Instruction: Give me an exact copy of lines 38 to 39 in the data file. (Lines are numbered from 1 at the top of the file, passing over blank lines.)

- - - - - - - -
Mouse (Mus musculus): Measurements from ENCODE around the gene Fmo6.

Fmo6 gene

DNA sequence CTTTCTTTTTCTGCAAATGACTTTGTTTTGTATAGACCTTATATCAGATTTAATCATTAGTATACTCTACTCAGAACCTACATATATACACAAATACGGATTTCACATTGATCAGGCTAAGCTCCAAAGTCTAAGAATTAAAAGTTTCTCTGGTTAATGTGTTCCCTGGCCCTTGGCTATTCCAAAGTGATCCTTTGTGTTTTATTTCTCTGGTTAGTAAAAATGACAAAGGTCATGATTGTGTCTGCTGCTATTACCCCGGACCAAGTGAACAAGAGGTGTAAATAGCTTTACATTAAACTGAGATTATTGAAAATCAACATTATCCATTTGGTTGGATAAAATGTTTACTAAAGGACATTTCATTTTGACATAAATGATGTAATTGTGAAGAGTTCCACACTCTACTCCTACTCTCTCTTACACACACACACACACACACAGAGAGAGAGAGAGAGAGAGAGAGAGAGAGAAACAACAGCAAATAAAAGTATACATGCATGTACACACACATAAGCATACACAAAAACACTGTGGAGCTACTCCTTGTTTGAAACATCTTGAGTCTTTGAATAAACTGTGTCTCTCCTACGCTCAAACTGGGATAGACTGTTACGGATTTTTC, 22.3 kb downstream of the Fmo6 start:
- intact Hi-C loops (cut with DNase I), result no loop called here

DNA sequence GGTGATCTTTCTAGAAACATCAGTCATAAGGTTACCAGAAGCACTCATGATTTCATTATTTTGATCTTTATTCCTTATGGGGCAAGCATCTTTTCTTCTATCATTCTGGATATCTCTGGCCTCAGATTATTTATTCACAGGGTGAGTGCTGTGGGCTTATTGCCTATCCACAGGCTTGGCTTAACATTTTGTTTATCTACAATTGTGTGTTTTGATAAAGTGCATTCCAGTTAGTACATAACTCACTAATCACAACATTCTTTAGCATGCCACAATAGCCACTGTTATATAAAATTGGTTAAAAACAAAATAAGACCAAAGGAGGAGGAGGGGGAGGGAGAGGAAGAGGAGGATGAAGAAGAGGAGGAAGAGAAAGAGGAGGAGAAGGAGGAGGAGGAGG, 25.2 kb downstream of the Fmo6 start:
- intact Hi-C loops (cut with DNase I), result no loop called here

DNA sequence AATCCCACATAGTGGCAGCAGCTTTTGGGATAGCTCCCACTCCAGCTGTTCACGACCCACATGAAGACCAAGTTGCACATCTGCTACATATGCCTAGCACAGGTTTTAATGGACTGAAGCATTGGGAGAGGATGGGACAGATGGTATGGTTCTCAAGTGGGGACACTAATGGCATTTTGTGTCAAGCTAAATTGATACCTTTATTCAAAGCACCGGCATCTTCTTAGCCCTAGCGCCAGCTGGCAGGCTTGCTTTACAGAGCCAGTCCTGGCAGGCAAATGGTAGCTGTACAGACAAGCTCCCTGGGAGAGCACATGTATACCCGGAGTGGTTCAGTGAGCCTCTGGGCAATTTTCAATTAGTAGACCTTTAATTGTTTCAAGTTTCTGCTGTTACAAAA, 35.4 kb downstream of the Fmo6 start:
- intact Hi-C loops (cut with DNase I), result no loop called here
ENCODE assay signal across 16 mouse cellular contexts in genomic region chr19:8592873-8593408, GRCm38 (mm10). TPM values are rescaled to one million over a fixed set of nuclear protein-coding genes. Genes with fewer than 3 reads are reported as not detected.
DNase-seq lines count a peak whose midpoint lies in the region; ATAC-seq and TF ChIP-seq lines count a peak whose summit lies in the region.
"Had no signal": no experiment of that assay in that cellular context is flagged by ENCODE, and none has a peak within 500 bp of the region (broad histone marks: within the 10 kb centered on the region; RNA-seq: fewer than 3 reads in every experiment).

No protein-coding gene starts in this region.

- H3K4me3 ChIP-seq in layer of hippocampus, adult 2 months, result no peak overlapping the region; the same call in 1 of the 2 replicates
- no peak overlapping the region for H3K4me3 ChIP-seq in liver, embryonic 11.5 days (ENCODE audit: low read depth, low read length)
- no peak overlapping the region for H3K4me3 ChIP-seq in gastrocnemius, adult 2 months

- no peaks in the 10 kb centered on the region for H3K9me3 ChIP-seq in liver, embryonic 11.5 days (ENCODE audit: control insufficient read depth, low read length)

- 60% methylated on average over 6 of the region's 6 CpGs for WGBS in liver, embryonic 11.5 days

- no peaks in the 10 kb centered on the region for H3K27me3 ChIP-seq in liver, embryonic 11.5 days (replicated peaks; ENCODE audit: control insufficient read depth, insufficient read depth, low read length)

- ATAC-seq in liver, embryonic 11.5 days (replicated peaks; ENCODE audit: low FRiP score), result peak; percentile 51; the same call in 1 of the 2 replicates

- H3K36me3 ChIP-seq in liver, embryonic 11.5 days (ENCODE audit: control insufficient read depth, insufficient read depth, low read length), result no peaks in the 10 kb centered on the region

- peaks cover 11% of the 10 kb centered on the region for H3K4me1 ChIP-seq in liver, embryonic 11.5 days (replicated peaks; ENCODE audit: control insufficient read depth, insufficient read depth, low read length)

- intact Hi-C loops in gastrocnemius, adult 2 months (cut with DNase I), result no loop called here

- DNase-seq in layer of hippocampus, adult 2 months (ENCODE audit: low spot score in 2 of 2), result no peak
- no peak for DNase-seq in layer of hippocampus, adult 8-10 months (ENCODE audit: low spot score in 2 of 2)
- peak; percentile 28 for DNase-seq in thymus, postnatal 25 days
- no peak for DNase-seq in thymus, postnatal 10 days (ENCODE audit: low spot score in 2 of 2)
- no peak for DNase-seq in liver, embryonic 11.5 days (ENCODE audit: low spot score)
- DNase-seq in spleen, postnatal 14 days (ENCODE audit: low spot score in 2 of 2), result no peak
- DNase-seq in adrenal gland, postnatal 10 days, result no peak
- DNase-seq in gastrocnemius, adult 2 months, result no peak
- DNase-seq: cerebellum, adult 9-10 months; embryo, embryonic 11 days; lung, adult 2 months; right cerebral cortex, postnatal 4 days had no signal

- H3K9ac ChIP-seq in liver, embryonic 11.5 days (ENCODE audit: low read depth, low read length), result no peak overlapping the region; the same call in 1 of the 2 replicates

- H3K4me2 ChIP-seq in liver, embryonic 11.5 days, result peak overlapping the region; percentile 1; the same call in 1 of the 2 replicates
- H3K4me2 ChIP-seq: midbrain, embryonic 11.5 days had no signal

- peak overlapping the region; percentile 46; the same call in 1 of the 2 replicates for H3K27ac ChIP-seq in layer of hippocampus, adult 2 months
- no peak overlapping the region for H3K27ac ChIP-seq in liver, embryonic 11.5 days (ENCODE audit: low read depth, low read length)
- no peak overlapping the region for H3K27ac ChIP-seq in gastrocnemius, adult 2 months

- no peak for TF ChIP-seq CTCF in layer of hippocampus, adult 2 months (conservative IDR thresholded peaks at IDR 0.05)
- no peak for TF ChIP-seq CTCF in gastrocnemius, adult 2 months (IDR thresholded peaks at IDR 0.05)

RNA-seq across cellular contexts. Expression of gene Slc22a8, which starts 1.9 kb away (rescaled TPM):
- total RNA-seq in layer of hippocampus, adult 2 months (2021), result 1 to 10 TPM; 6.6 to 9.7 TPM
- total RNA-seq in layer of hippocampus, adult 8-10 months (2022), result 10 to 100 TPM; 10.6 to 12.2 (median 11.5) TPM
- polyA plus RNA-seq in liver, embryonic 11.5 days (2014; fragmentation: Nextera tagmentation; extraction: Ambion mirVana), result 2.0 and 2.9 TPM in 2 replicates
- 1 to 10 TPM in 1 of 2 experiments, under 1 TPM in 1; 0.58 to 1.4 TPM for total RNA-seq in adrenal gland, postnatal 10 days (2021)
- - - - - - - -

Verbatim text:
- no peak for TF ChIP-seq CTCF in layer of hippocampus, adult 2 months (conservative IDR thresholded peaks at IDR 0.05)
- no peak for TF ChIP-seq CTCF in gastrocnemius, adult 2 months (IDR thresholded peaks at IDR 0.05)